West Side-corn tortillas for a penny each— Alli Por La Calle San Luis
Made by an aged woman
and her mother. Cooked on the homblack of a flat stove,
Flipped to slap the birth awake,
Wrapped by corn hands,
Toasted morning light and dancing history-
earth gives birth to corn
gives birth to man gives birth to earth. Corn tortillas-penny each. No tax.
Carmen Tafolla once said that her works are affected by her ancestors "whispering over her shoulders. " In unpublished autobiographical notes, Tafolla states that on her mother's side, consists of "a long line of metalworkers, maids, nursemaids, and servantpeople," and on her father's side, "preachers, teachers, vaqueros [ranch-hands], and storytellers" (Dictionary of Literary Biography). Tafolla believes that is partly because of her consciousness of her ancestry that she has developed a clear awareness of her Chicano identity and history. Tafolla states in the Dictionary of Literary Biography, Volume 82: "The people of my family's past, the myths and heroes and characters thy painted with their words and with their eyes are alive in me today, as are the people of my past and present. They are still alive in my mind, as they are in the lives of those today who reflect them and their actions. It's no that my poetry is nostalgic- it's prophetic. History is not there for history's sake; it is there to help describe and decipher the present. "
Tafolla is much more than an author; she is also a former professor and an educational counselor on topics ranging from bilingual education to writing and creativity. Her works began as a teenager, and have since been included in many textbooks, from elementary to college level. Tafolla, herself, was educated during her early years in exclusively Chicano schools before being awarded a scholarship to a private academically-oriented college preparatory high school. Tafolla received a B.A. in Spanish and French in 1972 and an M.A. in education in 1973, both from Austin College in Sherman, Texas. She also holds a Ph.D. in bilingual education from the University of Texas, Austin, which she received in 1982. The author has taught at both the college and the high school levels and has worked as an associate professor and visiting professor of Women's Studies, honors literature, and education at many colleges nationwide.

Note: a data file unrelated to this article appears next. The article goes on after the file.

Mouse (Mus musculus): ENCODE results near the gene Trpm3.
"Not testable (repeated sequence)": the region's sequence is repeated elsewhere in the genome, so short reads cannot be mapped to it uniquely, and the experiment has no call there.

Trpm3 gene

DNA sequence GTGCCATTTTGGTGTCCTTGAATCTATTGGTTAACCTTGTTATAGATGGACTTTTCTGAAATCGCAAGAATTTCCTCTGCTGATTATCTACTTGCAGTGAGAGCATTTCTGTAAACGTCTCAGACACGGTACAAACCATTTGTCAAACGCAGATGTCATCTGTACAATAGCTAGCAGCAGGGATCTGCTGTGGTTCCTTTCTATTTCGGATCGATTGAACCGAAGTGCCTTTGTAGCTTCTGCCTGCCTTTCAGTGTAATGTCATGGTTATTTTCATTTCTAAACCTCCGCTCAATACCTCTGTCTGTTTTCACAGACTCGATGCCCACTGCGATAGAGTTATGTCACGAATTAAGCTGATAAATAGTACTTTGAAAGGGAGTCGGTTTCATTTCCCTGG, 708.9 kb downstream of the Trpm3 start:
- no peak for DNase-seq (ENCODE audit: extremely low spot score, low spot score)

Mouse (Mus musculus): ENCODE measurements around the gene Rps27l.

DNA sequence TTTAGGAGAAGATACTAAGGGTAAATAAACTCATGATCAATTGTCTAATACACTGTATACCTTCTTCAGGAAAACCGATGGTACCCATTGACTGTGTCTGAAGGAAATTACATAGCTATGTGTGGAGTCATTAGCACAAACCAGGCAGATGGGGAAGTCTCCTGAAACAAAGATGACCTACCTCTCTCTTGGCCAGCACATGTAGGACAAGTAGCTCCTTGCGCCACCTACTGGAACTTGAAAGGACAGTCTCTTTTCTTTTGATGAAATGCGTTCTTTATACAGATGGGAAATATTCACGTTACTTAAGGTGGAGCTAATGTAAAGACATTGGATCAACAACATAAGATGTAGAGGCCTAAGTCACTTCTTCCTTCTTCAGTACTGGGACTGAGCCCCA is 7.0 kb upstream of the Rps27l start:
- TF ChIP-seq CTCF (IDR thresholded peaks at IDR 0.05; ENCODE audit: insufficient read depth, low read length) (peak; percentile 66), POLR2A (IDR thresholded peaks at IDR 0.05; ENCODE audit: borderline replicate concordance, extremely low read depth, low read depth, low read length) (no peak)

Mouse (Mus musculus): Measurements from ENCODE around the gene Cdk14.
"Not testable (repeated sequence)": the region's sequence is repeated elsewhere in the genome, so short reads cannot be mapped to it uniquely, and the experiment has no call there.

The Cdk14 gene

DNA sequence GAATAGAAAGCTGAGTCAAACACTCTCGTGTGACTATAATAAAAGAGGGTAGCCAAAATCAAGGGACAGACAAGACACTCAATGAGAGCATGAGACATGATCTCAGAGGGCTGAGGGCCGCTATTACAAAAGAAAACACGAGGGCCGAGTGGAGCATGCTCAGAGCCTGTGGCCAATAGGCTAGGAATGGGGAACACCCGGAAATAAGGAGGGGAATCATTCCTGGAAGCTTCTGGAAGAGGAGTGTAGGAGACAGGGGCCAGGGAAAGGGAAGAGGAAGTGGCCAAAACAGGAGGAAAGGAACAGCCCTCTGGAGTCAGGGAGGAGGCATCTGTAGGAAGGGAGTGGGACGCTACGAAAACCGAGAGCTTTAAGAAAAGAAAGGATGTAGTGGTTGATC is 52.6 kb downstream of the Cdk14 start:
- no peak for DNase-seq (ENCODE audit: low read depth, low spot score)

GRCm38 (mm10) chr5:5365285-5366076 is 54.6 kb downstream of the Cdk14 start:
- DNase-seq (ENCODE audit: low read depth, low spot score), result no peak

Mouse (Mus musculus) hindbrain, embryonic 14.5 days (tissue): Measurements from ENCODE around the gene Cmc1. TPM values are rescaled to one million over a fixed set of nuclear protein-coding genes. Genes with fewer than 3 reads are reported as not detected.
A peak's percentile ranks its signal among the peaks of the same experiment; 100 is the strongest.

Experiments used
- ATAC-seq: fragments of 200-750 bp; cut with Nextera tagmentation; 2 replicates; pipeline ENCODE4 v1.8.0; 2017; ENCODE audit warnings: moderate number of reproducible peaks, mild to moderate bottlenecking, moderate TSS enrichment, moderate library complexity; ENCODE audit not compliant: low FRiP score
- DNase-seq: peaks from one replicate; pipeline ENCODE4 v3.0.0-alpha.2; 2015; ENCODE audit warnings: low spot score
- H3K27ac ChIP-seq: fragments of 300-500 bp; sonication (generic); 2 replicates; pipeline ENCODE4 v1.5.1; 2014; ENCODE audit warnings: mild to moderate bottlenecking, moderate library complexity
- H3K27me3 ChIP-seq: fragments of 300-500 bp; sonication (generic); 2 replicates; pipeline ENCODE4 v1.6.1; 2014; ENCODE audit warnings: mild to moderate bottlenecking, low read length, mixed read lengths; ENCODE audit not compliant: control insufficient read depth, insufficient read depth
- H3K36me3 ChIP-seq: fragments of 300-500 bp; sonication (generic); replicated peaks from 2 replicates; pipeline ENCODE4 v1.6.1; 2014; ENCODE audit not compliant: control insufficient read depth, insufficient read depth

Tafolla is a native of San Antonio, Texas, where she still resides in a 100-year old house called Casa del Angel. She lives with her husband, Ernest Bernal, who is also an educator, her three cats, and her mother. Tafolla is among the chief Texas poets to come out of the post-1960s Chicano Movement. Like many writers of this background, she shares a "deep consciousness of social injustice, an identification with life in the barrio, and a thorough knowledge of her cultural heritage" (Yolanda Broyles Gonzalez, Dictionary of Literary Biography, Volume 82).
Raised in the west side barrio of San Antonio, some of the author's most eloquent and distinguishing poems are those in which she includes and brings to life the personalities of barrio personas byusing their own voices. In the poem "Curandera," Tafolla attempts to fuse her own voice with the views of the wise healer:
Curandera te siento arrastrado tus chanclas por los arcos-
de mis venas,
bajando los botes de tu sabiduria del gabinete
de mi cabeza. (Healer woman
I feel you dragging
your worn shoes through the arches-portals
of my veins,
getting the containers of your wisdom from the cabinet
of my mind. )
Tafolla is not only known for the four books of poetry she has published, but also for the one volume of non-fiction, seven screenplays, a book on racism, sexism and Chicana women, numerous short stories, articles, and children's works. After obtaining the scholarship to a college preparatory high school, Tafolla came to realize the necessity for intercultural understanding and compiled a collection of Mexican American folklore gathered through interviews with the elderly Mexican Americans in her West Side. This would also provide for later inspiration for two other pieces of work, "Los Corts 5" and "Ya No Voy Tomar. " Another common theme Tafolla often includes in her works is the portrayal of many woman figures and the redefinition of the concept of strength and self-empowerment. The theme continuously portrays the poor woman who succeeds in spite of poverty. Even in the worst situations, her female characters show an undying will to survive and fight the adversity they are facing.
Tafolla's move from San Antonio to the state of California in 1983 had considerable influence on her writing. For the first time, she began work on a novel, which had the working title, "The Land of the Locos. "
Tafolla has received much recognition for her works. In 1976 and 1977 she was selected nationally as one of the Outstanding Young Women of America. In 1977 and 1978 she was listed in the Dictionary of International Biography and the International Who's Who of Women of America. In 1987, her collection of poetry, entitled "Sonnets to Human Beings," won the first prize in the poetry division of the annual Chicano literary contest at the University of California, Irvine. In 1980 she was named vice-president for Operations and Chairman of the Board of Creative Educational Enterprises, a company she jointly founded with her husband to improve the quality of education for minority children. She has also been awarded the Art of Peace Award by the President's Peace Commission of St. Mary's University for "writing which contributes to peace, justice, and human understanding. "
Houghton Mifflin Reading Page
A children's book page featuring Carmen Tafolla.
Hispanic Heritage Month at University of Texas-Brownsville
Carmen Tafolla helps celebrate Hispanic Heritage Month at UTB in 1999
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